It is important to note that some of these fish may require different water parameters and it is important to research the specific requirements of each species before adding them to the tank
Caring for Your Peacock Gudgeon
Like any aquarium fish, Peacock Gudgeon is prone to a wide range of illnesses. Following the aforementioned feeding guidelines, maintaining a clean aquarium with frequent water changes, and checking the water quality will go a long way toward preventing disease in your Peacock Gudgeons.
When freshwater fish are under a lot of pressure, the parasite Ichthyophthirius multifiliis, from which the disease gets its name, may attack. Maintaining your Peacock Gudgeon in a stress-free setting is essential for its health.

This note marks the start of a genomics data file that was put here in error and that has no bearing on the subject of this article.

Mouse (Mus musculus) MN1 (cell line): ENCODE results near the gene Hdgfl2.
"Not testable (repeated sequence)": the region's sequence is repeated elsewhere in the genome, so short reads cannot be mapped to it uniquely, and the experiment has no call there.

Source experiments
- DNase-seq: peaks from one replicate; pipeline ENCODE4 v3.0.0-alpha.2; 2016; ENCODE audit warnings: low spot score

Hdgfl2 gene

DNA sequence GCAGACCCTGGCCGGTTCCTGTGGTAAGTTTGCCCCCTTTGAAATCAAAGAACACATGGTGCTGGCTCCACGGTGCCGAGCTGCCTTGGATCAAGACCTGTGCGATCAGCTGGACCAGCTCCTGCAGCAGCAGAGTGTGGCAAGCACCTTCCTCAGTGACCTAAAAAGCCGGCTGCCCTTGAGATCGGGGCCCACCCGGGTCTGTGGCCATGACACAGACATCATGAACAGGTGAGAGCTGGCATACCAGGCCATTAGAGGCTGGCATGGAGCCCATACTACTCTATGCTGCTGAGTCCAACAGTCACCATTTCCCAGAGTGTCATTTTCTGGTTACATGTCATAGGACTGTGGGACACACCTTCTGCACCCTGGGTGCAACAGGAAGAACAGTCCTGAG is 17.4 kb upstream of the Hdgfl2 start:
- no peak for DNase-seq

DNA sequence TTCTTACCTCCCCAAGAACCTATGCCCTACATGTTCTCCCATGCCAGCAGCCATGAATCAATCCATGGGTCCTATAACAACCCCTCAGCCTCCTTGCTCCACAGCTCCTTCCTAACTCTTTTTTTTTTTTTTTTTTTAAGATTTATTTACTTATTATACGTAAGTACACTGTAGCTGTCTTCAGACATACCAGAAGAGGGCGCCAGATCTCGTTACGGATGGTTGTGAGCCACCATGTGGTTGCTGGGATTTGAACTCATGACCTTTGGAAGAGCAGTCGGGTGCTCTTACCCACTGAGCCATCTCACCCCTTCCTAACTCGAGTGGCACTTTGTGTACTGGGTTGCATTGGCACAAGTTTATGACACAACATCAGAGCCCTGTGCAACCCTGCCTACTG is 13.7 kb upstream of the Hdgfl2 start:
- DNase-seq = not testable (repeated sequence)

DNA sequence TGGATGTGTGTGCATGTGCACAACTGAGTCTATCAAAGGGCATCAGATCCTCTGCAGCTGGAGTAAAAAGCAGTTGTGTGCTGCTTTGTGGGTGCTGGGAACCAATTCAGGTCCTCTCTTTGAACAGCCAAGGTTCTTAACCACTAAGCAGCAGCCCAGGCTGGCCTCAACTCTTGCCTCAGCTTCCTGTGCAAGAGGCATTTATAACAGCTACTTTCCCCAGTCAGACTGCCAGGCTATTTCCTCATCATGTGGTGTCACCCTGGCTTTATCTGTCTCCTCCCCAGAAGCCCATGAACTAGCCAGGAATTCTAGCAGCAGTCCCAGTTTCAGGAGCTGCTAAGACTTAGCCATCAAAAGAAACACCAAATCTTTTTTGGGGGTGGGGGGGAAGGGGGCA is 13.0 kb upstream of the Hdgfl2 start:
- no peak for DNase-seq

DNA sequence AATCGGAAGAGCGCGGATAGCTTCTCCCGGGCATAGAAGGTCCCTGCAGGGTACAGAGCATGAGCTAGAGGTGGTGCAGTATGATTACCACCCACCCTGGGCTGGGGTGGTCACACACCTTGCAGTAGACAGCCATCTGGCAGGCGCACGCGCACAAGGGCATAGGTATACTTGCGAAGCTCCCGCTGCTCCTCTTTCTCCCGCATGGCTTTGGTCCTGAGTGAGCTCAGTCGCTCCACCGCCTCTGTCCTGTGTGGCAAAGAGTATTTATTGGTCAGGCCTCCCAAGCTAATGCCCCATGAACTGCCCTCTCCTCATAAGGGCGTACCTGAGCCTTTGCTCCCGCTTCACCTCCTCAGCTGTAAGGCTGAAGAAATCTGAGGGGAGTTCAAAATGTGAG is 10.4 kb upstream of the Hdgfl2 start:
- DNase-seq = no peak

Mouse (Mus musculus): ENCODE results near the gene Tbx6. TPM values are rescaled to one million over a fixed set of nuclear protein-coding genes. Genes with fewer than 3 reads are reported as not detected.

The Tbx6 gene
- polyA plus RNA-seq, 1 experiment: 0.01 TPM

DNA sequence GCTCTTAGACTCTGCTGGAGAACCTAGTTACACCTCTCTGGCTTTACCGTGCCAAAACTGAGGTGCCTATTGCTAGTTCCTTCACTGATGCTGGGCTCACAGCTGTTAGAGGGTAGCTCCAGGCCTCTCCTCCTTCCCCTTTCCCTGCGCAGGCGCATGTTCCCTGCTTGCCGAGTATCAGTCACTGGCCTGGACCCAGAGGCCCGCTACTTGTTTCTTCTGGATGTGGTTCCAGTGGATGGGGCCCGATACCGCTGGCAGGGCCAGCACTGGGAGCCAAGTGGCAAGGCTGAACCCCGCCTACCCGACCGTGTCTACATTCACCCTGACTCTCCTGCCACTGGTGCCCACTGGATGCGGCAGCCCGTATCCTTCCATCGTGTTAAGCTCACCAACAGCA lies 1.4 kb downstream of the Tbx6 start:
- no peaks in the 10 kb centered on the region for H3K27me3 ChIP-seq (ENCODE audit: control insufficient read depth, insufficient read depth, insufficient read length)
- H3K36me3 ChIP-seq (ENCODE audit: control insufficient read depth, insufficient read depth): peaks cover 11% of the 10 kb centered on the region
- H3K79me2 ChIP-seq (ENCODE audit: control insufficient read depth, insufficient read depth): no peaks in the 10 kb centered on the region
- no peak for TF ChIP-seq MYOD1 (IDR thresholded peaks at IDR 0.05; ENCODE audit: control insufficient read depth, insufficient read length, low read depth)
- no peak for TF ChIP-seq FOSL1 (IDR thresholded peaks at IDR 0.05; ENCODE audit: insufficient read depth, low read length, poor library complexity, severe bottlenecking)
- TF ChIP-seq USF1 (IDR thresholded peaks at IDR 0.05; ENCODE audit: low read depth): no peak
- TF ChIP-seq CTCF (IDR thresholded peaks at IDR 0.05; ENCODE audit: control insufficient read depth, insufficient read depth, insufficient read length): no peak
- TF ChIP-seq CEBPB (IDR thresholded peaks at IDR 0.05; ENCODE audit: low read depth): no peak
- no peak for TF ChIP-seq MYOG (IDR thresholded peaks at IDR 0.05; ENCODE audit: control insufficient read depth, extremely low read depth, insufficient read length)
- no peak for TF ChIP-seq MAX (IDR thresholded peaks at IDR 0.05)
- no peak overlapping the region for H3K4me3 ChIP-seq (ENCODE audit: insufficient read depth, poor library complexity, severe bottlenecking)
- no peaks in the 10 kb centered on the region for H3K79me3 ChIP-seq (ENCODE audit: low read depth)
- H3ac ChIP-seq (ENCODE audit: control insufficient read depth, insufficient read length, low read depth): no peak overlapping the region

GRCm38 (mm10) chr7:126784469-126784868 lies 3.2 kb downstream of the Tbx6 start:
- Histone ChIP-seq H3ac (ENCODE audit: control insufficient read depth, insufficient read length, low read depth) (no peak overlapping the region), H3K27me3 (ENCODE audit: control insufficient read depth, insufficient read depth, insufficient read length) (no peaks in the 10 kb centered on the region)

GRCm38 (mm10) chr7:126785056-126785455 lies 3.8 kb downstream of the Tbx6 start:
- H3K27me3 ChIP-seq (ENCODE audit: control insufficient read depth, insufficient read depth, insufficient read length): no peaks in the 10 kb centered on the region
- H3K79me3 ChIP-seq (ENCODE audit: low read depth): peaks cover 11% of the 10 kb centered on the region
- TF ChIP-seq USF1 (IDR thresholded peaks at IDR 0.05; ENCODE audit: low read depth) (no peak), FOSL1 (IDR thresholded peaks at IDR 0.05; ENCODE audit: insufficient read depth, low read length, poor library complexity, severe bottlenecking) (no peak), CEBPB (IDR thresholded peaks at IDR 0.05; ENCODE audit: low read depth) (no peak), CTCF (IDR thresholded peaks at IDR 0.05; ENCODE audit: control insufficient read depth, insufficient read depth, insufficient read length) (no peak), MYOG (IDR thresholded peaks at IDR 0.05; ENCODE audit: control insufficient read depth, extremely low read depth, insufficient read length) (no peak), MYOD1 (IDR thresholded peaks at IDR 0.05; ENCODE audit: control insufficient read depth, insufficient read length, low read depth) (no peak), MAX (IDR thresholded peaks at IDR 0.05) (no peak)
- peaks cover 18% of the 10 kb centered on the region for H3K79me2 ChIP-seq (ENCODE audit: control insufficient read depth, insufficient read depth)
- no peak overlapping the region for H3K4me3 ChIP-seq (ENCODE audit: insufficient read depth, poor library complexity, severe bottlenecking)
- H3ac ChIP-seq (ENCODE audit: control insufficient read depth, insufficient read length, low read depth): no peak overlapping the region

Overfeeding, underfeeding, or living in an incompatible tank or water environment can all induce stress, increasing your fish’s susceptibility to disease.
Ick is so contagious that fish affected with it must be isolated. Many anti-itch medications are available nowadays. However, many available drugs are copper-based, and some of your Peacock Gudeon’s tankmates may be copper-sensitive.
The Peacock Gudgeon is mildly sensitive to ich and the feces-transmitted illness hole-in-head. Keeping the tank clean is an obvious way to lessen the odds that your Peacock Gudgeon will contract a sickness that often strikes larger fish.
Visually, the sores and pits in the unfortunate fish’s head make it clear that it is suffering from hole-in-head sickness.
Anchor worms attach to the Peacock Gudgeon’s body and head, and the fish will rub against any hard items in your aquarium to try to itch itself.